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Results Being Tallied In Tunisia's Presidential Election

DAVID GREENE, HOST:

Almost exactly four years ago, the Arab Spring was born in protests in Tunisia. Yesterday, that North African country chose its first democratically elected president. NPR's Leila Fadel reports from the capital, Tunis.

(SOUNDBITE OF ARCHIVED RECORDING)

UNIDENTIFIED CROWD: (Chanting in foreign language).

LEILA FADEL, BYLINE: Outside the headquarters of candidate Beji Caid Essebsi in an upscale suburb of Tunis, hundreds of people gathered Sunday night, waving the red and white Tunisian flag and pictures of the elderly man who may soon be president. Official results haven't been released, but Essebsi's party called on its supporters to celebrate what they assumed is his victory. And they did...

(SOUNDBITE OF FIREWORKS)

FADEL: With fireworks, songs and screams of joy. In this affluent, mostly French-speaking crowd, Dr. Aida Masmoudi, in a turtleneck and a string of pearls, could barely speak. She was too excited.

AIDA MASMOUDI: (Speaking French).

FADEL: She says, we're dying from happiness. Essebsi loves Tunisia, he will unite Tunisia. It's like giving birth; we're so relieved. Essebsi is a French-educated lawyer who held senior positions in the previous regimes. Many who voted for him say they did it for stability. If he wins, his party will control both the parliament and the presidency.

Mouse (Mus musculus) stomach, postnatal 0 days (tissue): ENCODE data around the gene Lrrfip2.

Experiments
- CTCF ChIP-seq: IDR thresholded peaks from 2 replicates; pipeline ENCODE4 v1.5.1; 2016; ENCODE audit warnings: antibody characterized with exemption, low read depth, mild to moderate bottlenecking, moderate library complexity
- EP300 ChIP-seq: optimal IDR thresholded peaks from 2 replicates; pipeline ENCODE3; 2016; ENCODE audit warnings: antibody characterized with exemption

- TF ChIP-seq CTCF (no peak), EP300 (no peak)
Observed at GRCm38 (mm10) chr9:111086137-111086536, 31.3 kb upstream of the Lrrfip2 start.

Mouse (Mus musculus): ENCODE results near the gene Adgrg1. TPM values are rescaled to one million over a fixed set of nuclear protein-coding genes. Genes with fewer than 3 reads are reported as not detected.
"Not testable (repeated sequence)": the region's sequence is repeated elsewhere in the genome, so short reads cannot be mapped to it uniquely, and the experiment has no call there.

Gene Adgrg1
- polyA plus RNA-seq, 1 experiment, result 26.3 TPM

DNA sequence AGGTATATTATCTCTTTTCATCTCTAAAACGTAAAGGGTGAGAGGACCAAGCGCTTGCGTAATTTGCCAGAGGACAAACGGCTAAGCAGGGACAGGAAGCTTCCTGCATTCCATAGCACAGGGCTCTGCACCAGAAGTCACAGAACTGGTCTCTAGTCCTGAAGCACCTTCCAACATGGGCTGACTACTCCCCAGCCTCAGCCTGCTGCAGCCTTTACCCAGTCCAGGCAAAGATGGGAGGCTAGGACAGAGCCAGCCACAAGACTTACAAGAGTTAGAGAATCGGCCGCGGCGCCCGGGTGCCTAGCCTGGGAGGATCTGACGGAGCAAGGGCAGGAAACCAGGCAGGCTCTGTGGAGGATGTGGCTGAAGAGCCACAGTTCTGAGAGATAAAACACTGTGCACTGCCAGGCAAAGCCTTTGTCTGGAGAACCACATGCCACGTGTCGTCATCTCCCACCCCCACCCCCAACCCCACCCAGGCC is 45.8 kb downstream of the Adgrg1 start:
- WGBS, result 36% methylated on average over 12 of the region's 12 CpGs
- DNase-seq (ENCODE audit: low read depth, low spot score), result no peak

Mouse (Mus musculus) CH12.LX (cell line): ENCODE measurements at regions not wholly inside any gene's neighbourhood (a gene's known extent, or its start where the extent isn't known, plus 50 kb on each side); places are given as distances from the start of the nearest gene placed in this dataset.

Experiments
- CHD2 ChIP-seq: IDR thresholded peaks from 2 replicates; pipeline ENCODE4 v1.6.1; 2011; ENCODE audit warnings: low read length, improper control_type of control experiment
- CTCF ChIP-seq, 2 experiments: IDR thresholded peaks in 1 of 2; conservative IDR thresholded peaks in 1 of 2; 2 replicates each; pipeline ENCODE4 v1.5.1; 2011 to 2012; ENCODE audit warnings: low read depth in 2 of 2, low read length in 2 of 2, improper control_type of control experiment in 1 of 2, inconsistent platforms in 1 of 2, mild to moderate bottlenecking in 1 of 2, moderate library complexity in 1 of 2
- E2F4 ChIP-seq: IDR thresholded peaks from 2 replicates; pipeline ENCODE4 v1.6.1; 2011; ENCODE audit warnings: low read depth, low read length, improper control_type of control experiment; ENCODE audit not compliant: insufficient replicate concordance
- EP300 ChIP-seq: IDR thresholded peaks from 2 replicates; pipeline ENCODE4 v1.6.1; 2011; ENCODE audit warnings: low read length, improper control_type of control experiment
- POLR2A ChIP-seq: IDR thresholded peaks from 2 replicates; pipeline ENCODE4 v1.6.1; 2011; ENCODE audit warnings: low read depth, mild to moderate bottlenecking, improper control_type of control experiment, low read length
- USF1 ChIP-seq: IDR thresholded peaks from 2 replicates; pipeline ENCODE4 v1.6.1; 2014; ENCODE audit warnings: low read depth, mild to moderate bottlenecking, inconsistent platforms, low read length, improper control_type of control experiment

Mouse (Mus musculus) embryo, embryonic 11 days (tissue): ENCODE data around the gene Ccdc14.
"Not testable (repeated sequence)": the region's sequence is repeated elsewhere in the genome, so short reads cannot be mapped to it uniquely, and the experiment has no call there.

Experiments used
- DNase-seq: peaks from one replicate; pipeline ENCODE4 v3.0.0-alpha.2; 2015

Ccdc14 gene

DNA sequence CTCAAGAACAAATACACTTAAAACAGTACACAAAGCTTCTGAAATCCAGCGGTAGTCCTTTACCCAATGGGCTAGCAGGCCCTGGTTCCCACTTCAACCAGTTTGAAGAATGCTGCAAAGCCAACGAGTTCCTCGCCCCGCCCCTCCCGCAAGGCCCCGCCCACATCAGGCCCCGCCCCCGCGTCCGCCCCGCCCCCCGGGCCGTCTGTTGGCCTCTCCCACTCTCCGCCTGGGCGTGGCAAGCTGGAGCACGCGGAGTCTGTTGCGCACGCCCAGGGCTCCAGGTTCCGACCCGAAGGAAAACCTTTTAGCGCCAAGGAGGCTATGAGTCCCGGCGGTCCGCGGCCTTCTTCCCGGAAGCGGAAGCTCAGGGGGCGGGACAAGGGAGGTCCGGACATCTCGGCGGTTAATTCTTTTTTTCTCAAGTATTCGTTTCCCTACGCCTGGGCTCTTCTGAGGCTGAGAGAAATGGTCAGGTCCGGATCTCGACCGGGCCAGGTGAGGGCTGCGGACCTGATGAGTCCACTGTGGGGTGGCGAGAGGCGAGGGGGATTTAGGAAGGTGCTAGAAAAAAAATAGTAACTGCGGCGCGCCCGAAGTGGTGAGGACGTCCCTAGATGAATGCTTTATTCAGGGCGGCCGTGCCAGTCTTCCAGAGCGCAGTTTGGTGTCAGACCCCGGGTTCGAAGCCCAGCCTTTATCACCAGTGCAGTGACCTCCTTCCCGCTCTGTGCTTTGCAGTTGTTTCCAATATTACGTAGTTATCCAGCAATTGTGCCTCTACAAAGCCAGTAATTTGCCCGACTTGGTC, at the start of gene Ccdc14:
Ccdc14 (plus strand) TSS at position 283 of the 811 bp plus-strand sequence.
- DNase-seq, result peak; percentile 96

(SOUNDBITE OF ARCHIVED RECORDING)

UNIDENTIFIED CROWD: (Singing in foreign language).

FADEL: In a less affluent neighborhood across town, a different crowd gathered outside the headquarters of Essebsi's opponent, Moncef Marzouki. He's been serving as interim president for the last three years but was a dissident under the old regime. His supporters say he will uphold the goals of the revolution.

(SOUNDBITE OF ARCHIVED RECORDING)

UNIDENTIFIED CROWD: (Singing in foreign language).

FADEL: The crowd also sang and chanted. But the mood was somber. Campaign volunteers wept on the sidelines of the crowd.

HANAN MENJLI: (Foreign language spoken).

FADEL: That's Hanan Menjli. She says, I'm crying because we worked so hard, and the results so far show Essebsi is winning. He's a symbol of the old regime. We had a revolution to get away from people like him, and now this guy is winning. The so-called Arab Spring began in Tunisia four years ago. And this vote is historic. Tunisians chose a new parliament earlier this year. And this vote will mark the first peaceful transfer of power between heads of state born from the wave of revolts in 2011 throughout the region. The campaign was tense. Essebsi accused Marzouki of being an extremist. And Marzouki's campaign said Essebsi would bring back the old authoritarian order.

(SOUNDBITE OF ARCHIVED RECORDING)

BEJI CAID ESSEBSI: (Foreign language spoken).

FADEL: But when Essebsi appeared on state television last night, there was no mudslinging. He said working together will be the future of Tunisia.

(SOUNDBITE OF CHEERING)

FADEL: Back at Marzouki's headquarters, the crowd went wild when he appeared on the balcony above.

(SOUNDBITE OF CHEERING)

FADEL: Marzouki did not concede defeat but told the crowd, no matter what, Tunisia won today. You won. Democracy and freedom won. Leila Fadel, NPR News, Tunis. Transcript provided by NPR, Copyright NPR.